145,000 Kentucky kids are coping with parental incarceration. Could programs like this give them the lift they need?

I have long believed that the power of a quality education can transcend the four walls of any classroom. However, after recently learning about a crisis affecting 15% of all Kentucky children, I am more convinced than ever that education must transcend brick and mortar to truly render positive change within our communities. That crisis? Parental incarceration. As it stands, roughly…

Kentucky Is Replacing Common Core With… Common Core

When Kentucky became the first state in the nation to adopt the Common Core standards in 2009, America suddenly developed curriculum fever. Viral “Common Core math problems” baffled parents. Questions of local vs. centralized control lingered in statehouses around the nation. Shortly after forty-one states and the District of Columbia had adopted the Common Core standards, public resistance had reached…

Has School Choice Become The Litmus Test For 2020 Democrats?

American politics is a sport of trends. In 2016, we witnessed a progressive uprising among Democrats and left-leaning independents who embraced Sen. Bernie Sanders’ vision of “democratic socialism.” The Vermont Senator may have gone on to lose that race against frontrunner Hillary Clinton, but his platform was no less successful. Bernie moved the party to the left, setting a trend…

So You Really Wanna Know What’s Wrong With Ed Reform?

It seems like every week I come across another article that tries to point out where “school reform has gone astray.” Many of them are penned by teachers, angry and confused by the adoption of charter school  laws and rapid changes to their state’s accountability systems. Others are written by reform-minded folks with legitimate concerns about the direction that the…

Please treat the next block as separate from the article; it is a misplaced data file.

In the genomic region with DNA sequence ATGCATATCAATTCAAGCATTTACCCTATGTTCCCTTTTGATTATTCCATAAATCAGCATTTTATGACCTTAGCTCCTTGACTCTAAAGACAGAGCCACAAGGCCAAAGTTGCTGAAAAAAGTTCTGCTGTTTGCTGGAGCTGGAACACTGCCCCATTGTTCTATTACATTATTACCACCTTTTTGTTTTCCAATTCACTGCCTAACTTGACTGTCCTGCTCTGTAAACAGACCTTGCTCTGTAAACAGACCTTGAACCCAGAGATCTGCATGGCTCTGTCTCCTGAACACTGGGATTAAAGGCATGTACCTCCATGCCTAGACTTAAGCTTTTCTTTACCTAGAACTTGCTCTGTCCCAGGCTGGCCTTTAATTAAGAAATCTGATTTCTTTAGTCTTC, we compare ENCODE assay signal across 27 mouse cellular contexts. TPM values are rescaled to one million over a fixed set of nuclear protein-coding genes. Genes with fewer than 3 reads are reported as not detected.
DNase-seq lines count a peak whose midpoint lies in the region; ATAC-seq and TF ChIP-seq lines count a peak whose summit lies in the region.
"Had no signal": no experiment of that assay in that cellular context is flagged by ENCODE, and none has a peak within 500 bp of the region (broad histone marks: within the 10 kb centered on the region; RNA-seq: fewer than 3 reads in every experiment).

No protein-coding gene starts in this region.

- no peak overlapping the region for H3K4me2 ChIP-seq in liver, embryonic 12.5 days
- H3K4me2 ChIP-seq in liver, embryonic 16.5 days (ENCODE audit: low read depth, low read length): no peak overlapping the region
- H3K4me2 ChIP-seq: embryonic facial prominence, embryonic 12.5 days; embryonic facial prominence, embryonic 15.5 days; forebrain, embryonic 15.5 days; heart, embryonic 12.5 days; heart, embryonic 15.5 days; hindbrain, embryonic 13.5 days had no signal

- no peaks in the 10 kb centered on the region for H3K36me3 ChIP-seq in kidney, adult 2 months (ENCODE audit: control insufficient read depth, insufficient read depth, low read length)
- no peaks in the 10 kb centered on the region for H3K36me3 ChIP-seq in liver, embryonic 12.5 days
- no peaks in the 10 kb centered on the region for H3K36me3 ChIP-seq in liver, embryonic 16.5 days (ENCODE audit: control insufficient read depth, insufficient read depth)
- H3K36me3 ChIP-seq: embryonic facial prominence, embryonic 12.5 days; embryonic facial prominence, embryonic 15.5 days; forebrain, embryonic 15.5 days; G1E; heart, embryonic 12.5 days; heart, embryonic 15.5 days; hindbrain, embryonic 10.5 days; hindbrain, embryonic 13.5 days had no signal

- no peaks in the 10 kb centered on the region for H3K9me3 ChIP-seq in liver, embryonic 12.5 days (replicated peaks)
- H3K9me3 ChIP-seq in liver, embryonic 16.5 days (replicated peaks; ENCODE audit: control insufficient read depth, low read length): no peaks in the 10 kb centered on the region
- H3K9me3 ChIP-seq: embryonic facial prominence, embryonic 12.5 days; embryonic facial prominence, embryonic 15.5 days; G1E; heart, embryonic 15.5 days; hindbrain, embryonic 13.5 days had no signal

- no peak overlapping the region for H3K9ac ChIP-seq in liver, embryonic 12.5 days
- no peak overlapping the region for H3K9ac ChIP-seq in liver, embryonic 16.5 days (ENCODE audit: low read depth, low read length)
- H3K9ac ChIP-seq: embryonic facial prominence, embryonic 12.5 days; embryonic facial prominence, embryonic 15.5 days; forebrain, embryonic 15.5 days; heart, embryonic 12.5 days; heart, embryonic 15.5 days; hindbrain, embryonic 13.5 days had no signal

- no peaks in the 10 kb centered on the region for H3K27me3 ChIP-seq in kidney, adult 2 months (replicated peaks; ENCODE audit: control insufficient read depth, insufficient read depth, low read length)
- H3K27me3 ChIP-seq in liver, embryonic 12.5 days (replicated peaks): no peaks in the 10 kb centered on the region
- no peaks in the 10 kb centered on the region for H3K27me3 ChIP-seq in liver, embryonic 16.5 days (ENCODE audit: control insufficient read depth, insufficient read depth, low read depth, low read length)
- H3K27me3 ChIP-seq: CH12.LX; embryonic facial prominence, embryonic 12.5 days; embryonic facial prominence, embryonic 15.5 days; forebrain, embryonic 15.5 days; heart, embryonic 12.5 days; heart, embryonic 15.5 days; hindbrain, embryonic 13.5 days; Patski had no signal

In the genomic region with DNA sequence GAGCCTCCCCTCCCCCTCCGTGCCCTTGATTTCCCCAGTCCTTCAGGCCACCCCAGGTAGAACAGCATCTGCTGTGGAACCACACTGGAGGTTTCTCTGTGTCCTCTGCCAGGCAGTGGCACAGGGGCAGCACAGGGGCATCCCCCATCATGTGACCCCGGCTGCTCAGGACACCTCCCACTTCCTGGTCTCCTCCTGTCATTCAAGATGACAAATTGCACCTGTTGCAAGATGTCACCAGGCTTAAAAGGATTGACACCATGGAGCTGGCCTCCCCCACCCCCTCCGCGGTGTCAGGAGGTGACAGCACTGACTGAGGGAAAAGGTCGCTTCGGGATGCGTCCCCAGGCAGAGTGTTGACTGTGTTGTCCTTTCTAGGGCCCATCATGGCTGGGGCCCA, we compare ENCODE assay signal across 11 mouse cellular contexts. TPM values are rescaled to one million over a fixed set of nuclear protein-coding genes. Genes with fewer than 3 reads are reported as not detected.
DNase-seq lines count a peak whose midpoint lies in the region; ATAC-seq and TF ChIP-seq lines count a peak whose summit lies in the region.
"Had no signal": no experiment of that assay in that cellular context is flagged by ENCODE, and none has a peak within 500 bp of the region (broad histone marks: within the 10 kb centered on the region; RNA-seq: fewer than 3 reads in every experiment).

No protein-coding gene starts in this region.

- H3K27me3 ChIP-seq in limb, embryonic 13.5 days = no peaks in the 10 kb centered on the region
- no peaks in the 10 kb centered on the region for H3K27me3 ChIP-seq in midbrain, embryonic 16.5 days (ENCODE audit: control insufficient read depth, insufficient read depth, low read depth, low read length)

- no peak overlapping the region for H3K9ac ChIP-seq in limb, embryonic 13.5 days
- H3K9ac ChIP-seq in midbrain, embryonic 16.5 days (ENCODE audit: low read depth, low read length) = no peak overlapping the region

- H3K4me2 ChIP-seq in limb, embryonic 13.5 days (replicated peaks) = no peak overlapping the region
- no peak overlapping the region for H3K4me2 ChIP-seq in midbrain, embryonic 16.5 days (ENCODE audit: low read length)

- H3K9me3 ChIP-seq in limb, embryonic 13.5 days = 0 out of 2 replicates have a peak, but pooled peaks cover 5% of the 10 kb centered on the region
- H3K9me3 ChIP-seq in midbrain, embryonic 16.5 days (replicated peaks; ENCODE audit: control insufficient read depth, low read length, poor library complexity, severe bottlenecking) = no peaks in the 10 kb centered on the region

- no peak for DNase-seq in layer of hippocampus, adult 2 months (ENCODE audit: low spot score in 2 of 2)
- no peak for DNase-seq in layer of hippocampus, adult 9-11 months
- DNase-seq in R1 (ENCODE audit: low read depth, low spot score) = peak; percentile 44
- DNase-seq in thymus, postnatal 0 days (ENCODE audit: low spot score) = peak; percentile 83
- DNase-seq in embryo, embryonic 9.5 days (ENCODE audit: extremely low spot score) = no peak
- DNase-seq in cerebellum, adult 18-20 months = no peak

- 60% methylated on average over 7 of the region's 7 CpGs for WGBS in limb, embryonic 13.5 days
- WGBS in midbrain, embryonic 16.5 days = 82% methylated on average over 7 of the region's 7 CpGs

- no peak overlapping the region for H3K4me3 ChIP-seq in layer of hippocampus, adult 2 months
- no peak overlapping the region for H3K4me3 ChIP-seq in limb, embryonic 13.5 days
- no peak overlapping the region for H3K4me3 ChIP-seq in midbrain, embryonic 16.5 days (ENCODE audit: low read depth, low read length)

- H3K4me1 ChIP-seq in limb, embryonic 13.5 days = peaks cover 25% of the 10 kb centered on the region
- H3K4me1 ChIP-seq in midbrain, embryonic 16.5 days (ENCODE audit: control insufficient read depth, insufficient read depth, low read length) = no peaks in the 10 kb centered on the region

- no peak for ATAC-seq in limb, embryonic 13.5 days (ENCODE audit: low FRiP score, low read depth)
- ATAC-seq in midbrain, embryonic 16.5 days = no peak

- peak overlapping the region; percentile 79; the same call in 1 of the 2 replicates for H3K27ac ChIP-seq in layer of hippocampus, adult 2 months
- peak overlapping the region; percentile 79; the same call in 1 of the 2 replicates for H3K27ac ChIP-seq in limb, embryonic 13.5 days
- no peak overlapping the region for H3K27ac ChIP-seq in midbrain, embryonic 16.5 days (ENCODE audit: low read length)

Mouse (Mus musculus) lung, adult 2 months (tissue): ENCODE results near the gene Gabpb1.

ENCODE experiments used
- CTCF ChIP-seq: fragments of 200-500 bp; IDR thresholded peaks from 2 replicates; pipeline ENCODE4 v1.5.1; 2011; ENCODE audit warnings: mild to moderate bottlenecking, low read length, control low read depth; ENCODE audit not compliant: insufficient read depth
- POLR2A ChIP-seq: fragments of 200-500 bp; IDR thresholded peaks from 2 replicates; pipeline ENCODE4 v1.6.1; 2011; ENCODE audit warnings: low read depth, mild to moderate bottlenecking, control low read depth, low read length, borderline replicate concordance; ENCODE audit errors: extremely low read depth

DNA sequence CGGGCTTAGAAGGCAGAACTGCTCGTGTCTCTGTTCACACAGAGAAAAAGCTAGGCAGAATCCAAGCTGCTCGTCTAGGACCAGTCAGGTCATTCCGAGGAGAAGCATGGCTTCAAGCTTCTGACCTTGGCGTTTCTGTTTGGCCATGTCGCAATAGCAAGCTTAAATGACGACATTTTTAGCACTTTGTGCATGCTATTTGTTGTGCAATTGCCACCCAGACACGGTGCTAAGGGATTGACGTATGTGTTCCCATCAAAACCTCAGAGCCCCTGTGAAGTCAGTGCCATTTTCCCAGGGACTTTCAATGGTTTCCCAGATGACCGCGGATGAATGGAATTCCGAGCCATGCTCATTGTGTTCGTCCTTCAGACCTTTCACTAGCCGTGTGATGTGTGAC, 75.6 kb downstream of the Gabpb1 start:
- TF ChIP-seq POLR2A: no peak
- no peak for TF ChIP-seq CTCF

Spilling The Tea with Tyler Murphy

We’re back with another Q&A session, this time with Lexington’s Tyler Murphy. He made waves by winning his race for Fayette County Board of Education last fall, and he’s continued to make a name for himself as an education and equity advocate since then. Enjoy! Garris: Hey Tyler! Thanks for joining us. For those who may not know you well…

There’s An Obvious Way To Improve Teaching Quality, But Getting There Won’t Be Easy

As conversations on school quality rage on, the authors of a new study from Education Next tackle a question that seems so obvious, you would never think to ask: “Do smarter teachers make smarter students?” Based on research in math and reading performance across 31 different countries, it appears that they do, and the relationship is much stronger than some…

Afi Tagnedji’s Making Sure Students’ Voices Are Heard in the Equity Conversation

Everyone is talking about how schools should care about equity for their students, but that can’t be the whole conversation. Equity has to mean more than just policies or decisions made for students—it also has to mean the process of fighting for fairness along with students. That’s the message that Afi Tagnedji, a senior at Louisville’s Iroquois High School, has been spreading far and…

Kamala Harris proposes nationwide teacher pay raises

Kamala Harris Wants to Raise Teacher Pay, But Some Argue Not So Fast